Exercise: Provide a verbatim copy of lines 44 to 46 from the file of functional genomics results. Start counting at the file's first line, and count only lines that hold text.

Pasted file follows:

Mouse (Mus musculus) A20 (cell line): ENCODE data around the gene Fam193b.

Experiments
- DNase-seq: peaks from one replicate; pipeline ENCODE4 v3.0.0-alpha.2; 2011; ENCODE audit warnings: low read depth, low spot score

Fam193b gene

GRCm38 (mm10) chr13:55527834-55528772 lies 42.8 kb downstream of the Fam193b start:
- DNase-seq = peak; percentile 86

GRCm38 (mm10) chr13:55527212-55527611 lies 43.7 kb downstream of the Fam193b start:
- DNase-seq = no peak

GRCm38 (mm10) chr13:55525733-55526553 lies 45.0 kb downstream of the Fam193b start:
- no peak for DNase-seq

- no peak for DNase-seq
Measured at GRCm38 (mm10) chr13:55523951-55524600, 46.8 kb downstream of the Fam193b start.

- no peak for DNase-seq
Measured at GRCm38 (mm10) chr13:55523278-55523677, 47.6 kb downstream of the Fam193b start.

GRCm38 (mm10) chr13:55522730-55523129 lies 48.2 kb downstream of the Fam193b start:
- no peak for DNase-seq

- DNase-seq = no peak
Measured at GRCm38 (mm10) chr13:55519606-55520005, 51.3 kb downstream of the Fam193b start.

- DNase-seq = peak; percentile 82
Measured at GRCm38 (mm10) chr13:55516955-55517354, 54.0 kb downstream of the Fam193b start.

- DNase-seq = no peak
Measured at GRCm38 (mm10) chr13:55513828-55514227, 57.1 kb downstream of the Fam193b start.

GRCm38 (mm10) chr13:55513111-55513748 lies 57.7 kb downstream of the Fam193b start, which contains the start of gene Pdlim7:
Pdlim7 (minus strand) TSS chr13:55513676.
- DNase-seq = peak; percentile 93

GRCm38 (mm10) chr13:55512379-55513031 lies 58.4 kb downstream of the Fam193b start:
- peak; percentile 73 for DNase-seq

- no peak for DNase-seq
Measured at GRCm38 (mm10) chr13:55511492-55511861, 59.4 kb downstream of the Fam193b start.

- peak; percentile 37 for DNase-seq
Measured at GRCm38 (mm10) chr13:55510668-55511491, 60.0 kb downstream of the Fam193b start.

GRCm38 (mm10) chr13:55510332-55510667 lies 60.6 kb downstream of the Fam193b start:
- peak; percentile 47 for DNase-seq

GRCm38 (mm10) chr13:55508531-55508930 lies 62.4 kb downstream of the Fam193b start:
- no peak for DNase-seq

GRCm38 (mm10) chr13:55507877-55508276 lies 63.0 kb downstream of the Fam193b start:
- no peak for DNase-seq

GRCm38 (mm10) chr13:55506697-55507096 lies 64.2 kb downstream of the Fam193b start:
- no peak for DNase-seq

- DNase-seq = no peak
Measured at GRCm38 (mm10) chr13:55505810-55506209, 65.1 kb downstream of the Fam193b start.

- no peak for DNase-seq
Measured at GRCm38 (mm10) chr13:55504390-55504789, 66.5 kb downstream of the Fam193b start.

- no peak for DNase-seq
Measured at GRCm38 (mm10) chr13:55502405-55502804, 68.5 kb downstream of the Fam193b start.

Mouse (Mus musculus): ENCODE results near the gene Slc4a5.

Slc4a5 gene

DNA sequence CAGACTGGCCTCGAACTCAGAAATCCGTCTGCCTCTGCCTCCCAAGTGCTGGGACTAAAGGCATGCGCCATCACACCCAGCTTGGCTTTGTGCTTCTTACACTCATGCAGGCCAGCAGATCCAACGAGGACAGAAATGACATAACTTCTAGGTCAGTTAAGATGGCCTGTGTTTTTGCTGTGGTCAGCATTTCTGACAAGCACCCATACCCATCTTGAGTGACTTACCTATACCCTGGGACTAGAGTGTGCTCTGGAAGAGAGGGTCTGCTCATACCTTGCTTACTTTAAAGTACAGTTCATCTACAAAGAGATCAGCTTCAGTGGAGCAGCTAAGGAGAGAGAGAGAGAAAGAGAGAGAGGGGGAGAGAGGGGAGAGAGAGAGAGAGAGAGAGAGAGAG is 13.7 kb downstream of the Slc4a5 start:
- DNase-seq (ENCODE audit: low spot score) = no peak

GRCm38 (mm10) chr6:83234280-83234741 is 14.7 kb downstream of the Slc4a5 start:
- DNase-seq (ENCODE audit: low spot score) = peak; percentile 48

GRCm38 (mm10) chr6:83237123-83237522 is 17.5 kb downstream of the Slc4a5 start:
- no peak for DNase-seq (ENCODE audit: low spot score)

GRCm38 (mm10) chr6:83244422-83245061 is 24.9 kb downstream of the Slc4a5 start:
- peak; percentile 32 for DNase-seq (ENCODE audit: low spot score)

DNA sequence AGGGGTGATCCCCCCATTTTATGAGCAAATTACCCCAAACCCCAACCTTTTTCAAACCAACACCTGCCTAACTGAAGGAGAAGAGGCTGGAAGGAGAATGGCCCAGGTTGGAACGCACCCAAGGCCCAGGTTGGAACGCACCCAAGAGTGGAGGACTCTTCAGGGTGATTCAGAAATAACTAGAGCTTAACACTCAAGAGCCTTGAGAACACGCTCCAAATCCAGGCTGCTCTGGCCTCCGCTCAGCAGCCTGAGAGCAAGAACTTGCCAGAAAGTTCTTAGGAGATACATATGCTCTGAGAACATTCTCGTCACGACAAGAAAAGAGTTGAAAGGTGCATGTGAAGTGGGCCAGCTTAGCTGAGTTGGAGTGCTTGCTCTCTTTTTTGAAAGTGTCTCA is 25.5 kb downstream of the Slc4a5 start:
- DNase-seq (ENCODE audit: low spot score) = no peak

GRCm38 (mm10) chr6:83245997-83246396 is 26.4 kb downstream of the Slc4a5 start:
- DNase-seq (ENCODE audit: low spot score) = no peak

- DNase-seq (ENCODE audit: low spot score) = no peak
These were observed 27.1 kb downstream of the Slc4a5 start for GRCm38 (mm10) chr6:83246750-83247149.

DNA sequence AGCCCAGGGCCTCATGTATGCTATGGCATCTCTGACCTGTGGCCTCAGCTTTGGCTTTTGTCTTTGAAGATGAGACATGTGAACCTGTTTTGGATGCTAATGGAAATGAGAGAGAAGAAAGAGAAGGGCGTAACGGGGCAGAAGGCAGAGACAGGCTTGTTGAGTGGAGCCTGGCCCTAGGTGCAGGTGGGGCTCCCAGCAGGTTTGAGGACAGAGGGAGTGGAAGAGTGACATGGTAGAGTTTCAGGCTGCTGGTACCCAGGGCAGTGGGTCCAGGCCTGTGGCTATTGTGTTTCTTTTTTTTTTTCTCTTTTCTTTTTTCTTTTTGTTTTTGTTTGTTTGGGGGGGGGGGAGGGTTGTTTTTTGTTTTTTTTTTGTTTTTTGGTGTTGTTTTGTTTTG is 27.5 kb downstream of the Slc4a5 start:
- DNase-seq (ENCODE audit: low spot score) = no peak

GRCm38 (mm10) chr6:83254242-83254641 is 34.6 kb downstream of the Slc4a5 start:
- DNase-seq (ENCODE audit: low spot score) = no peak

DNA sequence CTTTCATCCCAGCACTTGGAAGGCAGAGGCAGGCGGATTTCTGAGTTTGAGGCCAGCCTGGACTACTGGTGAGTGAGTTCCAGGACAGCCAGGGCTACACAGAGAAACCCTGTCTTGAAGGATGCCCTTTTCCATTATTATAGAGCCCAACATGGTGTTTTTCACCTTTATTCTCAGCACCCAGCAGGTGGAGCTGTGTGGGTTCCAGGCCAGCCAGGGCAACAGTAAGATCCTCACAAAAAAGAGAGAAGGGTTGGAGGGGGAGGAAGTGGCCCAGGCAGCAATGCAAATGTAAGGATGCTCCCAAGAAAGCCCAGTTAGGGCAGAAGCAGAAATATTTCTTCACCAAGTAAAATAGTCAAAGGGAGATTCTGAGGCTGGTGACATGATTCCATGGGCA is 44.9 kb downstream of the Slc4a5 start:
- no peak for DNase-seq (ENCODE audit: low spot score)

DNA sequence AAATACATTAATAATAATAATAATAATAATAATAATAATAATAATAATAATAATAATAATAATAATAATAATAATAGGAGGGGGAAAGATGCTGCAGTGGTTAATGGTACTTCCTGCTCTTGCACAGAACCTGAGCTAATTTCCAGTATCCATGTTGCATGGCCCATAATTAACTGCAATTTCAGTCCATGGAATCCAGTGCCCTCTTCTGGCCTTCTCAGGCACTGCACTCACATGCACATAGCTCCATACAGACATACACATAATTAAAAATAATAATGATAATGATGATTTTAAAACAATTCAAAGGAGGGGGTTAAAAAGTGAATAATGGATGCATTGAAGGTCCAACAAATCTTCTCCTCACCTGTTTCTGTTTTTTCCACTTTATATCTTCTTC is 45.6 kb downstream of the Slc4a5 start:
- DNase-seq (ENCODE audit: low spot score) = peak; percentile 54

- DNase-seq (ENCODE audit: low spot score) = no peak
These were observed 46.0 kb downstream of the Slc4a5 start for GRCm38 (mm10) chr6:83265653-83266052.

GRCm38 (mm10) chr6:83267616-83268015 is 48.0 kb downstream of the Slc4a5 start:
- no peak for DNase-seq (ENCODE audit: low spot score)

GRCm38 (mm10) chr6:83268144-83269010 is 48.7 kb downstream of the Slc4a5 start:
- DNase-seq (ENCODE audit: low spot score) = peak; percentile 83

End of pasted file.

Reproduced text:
- no peak for DNase-seq
Measured at GRCm38 (mm10) chr13:55502405-55502804, 68.5 kb downstream of the Fam193b start.

Mouse (Mus musculus): ENCODE results near the gene Slc4a5.